Music can improve our cities. So why isn’t music urbanism a thing?

The crowd awaits a gig in Chicago, 2011. Image: Getty.

In Colorado a few years ago, a non-profit teamed up with the Department of Housing & Urban Development (HUD) to tackle issues of truancy among high schoolers in a deprived part of Denver. Along with building new social housing and offering affordable, below-market rent to some of the tenants, the partnership hired a number of professional musicians to teach music production at an after-school program, housed on the ground floor of one of the developments.

The program, called Youth on Record, taught songwriting, production, DJ and other skills, and its success was staggering. The high school truancy rate of those attending the after-school program was cut in half, as they weren’t allowed to attend if they didn’t go to regular classes. In addition, a new income stream was created for local musicians who were paid to teach. Since the school was first set-up, the organisation has recorded albums, staged a community festival and improved the lives of hundreds of residents.

Halfway across the country, the famed STAX Museum and Soulsville USA Foundation in Memphis opened the “Memphis Slim Collaboratory” across the street from the museum, teaching local kids how to play, perform and record. In addition, they created a new music district, which promotes the history while supporting emerging talent. Their work led to the creation of the Memphis Music Magnet, a community organisation aimed at reclaiming derelict buildings and turning them over to music and the arts.

Heading east, in an industrial area outside downtown Boston, The Record Co. outfitted an industrial warehouse into a recording studio, offering cheap rehearsal and recording space for the city’s independent and DIY music community. Six years on, the studio operates at full capacity, has hosted over 1000 recording sessions over the past 12 months alone and has been approached by a number of landowners to create similar spaces, including commissioning a feasibility study to set up a grassroots music venue in the city. 

In Detroit, a number of residents across both music and real estate are turning the city centre around by creating music-led spaces in abandoned warehouses. Led by techno pioneer Dmitri Hagemann, who made his name at Berlin’s Tresor nightclub, the Detroit Music Foundation and the mayor’s Head of Customer Service, the city is looking at how music – in both its heritage and future – can be a tool in fostering regeneration, community activism and economic development. This includes creating a talent development partnership with Berlin and establishing awards, a museum and an ongoing public discourse on music’s role in rebuilding the city.

These programs are becoming more of the norm, rather than the exception. They fall under an emerging topic in placemaking and music industry circles, called ‘music cities’. Reports have been written, conferences are held and cities around the world – from Cape Town to Toronto, Santiago and Brisbane – are grappling with the concept of music’s role on urban development, placemaking and regeneration. When you expand upon questions of how to grow one’s industry or create new music or cultural festivals and investigate further, I believe that there’s an argument to develop a new body of scholarship and debate in city and urban studies. Let’s call it music urbanism.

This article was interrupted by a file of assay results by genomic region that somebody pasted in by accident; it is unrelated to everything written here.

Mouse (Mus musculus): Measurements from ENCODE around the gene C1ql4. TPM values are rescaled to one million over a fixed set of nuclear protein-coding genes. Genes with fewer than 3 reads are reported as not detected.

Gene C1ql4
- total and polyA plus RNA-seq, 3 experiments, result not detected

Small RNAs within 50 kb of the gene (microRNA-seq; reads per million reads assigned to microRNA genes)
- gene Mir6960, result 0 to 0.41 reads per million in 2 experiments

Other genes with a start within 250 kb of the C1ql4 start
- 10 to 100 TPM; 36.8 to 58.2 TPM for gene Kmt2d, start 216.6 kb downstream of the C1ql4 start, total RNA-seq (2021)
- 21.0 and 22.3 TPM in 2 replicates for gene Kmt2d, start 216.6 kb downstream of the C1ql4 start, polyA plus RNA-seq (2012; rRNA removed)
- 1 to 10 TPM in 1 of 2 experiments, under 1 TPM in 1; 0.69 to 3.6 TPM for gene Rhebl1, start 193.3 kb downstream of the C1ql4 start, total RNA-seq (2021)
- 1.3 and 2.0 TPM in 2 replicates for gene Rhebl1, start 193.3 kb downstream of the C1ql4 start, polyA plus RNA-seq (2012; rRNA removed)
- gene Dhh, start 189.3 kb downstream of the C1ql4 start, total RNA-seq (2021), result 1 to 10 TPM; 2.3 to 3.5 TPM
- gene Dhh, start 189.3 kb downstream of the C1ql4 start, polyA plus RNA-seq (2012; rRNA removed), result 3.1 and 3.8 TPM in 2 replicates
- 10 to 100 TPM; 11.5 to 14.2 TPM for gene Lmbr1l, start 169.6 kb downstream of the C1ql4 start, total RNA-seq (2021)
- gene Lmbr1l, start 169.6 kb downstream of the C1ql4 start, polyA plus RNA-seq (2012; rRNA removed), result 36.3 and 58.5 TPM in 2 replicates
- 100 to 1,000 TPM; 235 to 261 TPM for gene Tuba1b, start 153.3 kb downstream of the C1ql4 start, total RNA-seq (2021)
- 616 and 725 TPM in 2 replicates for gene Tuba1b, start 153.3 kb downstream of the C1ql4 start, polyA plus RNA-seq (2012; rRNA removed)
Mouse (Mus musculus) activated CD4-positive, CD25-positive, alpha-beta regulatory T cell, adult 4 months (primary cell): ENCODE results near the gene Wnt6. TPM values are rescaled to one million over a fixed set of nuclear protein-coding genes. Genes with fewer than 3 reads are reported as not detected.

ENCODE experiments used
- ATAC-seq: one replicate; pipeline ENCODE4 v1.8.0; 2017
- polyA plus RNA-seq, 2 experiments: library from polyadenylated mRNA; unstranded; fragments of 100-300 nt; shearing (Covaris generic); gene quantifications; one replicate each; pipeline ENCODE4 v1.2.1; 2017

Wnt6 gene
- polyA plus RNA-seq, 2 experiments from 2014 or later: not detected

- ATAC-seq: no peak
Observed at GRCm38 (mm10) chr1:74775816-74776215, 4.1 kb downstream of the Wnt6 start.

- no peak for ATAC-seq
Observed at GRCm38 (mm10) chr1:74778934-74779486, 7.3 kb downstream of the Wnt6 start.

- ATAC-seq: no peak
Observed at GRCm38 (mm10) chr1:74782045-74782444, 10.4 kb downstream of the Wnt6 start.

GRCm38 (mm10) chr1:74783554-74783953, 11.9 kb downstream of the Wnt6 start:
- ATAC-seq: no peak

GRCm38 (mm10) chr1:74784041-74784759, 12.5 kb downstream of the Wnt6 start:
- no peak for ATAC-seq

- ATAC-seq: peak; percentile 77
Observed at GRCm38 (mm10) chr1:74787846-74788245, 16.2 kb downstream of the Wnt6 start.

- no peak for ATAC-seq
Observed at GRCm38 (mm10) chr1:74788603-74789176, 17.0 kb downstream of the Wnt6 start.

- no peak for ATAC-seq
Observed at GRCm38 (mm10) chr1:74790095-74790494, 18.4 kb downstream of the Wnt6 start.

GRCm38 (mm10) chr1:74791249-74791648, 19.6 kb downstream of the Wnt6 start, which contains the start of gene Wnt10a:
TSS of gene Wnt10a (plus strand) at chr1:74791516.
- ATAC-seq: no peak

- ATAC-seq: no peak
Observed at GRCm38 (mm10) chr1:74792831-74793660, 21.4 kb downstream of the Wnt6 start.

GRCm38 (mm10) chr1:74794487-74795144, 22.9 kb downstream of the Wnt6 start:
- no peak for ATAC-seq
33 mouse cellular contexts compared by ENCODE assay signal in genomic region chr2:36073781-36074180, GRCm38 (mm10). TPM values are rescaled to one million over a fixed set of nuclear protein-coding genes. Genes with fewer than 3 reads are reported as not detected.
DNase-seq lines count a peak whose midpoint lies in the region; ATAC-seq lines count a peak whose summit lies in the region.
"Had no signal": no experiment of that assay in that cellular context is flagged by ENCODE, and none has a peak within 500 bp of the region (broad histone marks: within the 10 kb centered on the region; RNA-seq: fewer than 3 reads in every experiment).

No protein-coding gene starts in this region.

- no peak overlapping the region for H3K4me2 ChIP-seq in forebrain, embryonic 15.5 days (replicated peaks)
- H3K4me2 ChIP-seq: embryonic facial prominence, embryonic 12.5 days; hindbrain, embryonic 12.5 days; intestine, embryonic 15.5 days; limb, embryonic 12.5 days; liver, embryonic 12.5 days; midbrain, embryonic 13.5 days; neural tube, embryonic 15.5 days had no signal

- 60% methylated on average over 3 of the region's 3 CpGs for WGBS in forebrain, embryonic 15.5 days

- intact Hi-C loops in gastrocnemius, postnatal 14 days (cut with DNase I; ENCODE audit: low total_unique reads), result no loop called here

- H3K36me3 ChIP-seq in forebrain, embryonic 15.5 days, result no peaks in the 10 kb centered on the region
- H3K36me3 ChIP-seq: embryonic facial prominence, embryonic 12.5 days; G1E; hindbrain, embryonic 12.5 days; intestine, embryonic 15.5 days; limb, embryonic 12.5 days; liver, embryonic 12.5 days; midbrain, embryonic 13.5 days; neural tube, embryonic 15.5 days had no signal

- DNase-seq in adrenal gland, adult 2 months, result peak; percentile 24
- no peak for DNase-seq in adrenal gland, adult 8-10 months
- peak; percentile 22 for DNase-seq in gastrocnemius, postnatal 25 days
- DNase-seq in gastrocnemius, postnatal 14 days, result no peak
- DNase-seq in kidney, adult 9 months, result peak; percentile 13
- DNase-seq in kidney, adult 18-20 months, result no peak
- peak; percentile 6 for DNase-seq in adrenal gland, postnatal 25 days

If cities are living organisms ebbing and flowing within a changing, integrated ecosystem, then music is an indicator that can be used to measure the health and vitality of such an ecosystem. It’s widely acknowledged that music and a thriving evening and night time economy attracts tourists, increases vibrancy and builds competitiveness, but we must go further. Looking at music’s impact on the value of land and the health of communities can demonstrate an impact even greater than measuring vibrancy.


If one attaches music to urbanism – learning about the complex organisms that our cities are, and about how they operate – it provides unique insight into understanding the types of cities we want, compared to the types of cities we often create. Music is a proven tool to reduce social exclusion and loneliness. Taught with the same vigour as maths and sciences, it improves cognition and empathy. It enhances the perception of safety, such as when classical music is aired in subway stations during rush hour. It activates public realm and squares.

But we are not measuring this value. Music’s role in creating better cities, improving sustainability and promoting engagement is only ever loosely analysed. It is more often measured on the growth of the music industry – an important but not entirely inclusive analysis. The value of music per square foot of land, for example, is not considered; nor is the impact of the health of the music program down the street to the grassroots music venue on the corner or the impact of music on a city’s building codes, ordinances and regulations.

If we could predict these values, we could plan better. Otherwise, we can only treat music as an end-user use, implanted into a situation after the questions surrounding land, built environment, regulation, community boards, economic impact, viability and servicing have been answered.

Music is a unique tool to better understand how our cities are changing for better and worse for all of us. Music is often the first use to go in a newly regenerated area, or the first cultural form to be implemented in areas that needs regeneration. Most cities still interpret their planning and zoning laws to prioritise the value of land over what happens inside the building, and music venues, studios and recording spaces are not the most valuable uses of land in such a definition.

In addition, as cities become denser, what is sound and music to one person can be interpreted as noise by another. Despite living in closer quarters, we all need to sleep, and music venues are often the first victims when those of us who used to go out now have kids, jobs in the morning and grey hair.

If we trained and supported music urbanists, these challenges could be seen as what they are: scholarly problems that require research, market testing, intervention, policy and analysis. If we see music from the lens of an urbanist and vice-versa, music’s role could be blossomed across cities, positively impacting all our lives, as we all understand and acknowledge music, whatever language we speak.